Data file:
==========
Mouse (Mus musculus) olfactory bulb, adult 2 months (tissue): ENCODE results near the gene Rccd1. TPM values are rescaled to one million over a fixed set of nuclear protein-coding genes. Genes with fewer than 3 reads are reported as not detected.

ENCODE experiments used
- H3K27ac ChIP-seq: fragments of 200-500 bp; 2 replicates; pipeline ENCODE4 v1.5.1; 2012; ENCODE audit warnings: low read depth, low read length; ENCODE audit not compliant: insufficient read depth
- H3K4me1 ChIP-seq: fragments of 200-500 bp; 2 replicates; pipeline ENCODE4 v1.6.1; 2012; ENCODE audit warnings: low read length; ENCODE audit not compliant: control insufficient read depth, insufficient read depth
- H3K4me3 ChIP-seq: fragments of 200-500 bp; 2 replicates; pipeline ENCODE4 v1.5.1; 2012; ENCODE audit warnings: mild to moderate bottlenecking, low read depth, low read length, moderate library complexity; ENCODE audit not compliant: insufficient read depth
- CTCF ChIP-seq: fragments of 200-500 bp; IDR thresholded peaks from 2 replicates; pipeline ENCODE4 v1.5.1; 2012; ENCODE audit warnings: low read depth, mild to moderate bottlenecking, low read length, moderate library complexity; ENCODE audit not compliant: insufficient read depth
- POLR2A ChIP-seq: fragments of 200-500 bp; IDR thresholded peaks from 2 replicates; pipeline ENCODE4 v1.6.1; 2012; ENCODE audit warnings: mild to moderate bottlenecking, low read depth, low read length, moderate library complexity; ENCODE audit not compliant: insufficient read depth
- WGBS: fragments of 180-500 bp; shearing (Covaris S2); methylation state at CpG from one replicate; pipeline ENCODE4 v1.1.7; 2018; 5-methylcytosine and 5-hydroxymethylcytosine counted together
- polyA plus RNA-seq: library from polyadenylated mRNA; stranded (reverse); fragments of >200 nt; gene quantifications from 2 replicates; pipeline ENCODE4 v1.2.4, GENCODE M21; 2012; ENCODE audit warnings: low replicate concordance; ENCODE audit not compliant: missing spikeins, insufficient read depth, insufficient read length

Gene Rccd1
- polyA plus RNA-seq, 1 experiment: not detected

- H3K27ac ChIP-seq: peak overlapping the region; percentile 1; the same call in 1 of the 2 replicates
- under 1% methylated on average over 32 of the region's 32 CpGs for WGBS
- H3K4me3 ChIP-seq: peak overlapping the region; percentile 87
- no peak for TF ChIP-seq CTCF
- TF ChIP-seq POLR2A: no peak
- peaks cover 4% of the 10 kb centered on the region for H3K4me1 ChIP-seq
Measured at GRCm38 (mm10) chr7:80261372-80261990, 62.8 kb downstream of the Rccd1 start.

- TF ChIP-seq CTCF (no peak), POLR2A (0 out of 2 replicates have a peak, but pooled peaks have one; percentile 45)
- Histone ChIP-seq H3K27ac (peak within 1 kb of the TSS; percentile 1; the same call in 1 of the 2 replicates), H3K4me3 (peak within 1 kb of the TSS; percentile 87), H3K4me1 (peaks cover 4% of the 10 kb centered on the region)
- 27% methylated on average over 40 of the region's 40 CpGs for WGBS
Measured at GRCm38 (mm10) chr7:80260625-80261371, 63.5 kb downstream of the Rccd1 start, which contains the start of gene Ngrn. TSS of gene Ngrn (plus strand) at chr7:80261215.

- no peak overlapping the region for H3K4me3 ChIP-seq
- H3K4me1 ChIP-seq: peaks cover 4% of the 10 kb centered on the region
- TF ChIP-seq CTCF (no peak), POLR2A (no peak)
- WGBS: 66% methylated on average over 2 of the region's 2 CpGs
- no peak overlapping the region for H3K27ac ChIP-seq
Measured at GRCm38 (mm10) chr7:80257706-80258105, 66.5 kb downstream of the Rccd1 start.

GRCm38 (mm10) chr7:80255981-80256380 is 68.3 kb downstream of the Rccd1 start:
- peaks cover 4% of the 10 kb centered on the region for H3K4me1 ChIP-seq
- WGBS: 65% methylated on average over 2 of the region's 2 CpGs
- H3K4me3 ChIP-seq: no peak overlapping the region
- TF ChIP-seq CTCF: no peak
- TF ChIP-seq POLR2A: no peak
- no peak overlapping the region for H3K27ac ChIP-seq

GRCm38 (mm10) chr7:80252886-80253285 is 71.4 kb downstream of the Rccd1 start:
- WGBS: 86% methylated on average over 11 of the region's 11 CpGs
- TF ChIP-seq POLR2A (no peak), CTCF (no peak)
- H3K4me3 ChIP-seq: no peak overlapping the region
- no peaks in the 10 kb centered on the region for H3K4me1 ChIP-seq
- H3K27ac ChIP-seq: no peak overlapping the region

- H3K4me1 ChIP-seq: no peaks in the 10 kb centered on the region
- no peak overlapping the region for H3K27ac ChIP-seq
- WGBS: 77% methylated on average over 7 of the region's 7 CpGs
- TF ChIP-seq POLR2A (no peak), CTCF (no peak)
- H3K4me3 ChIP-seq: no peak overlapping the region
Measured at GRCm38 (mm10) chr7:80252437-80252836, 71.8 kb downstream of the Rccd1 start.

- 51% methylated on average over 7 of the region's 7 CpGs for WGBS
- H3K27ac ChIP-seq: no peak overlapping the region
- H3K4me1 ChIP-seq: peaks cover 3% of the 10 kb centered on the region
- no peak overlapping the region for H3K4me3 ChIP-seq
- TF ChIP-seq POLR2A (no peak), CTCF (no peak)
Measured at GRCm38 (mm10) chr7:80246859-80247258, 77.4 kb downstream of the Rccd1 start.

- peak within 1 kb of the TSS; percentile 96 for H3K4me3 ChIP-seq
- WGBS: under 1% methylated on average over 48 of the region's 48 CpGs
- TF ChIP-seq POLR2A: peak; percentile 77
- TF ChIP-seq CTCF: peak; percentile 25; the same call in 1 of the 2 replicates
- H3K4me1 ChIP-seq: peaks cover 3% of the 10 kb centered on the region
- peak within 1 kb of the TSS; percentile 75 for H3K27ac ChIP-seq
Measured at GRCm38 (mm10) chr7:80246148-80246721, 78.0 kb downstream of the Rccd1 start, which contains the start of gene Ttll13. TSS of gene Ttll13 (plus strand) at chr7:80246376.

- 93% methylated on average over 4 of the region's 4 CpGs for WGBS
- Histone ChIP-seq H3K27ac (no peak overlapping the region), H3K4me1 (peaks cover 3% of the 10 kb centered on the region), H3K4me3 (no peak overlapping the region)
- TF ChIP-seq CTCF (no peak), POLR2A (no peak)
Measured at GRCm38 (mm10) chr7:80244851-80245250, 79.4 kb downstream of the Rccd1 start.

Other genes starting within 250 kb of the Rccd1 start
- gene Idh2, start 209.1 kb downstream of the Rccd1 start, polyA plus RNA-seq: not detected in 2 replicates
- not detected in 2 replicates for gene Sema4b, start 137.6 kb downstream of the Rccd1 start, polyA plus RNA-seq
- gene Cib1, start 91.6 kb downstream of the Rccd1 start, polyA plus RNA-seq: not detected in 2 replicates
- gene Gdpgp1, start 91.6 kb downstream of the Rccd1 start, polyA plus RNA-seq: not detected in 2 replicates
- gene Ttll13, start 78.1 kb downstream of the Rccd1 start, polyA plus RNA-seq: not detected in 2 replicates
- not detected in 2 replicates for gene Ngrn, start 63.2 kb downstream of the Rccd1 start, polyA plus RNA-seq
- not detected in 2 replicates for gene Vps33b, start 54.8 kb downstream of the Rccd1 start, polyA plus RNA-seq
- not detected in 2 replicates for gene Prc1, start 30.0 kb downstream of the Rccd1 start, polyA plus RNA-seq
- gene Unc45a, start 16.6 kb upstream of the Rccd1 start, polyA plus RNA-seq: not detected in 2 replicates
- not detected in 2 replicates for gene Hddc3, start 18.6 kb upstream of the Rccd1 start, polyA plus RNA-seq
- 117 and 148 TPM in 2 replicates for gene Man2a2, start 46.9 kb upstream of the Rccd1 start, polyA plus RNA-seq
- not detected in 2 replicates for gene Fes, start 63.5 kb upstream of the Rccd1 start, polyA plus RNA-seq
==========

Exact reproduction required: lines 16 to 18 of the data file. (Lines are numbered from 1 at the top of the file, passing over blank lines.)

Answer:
- TF ChIP-seq POLR2A: no peak
- peaks cover 4% of the 10 kb centered on the region for H3K4me1 ChIP-seq
Measured at GRCm38 (mm10) chr7:80261372-80261990, 62.8 kb downstream of the Rccd1 start.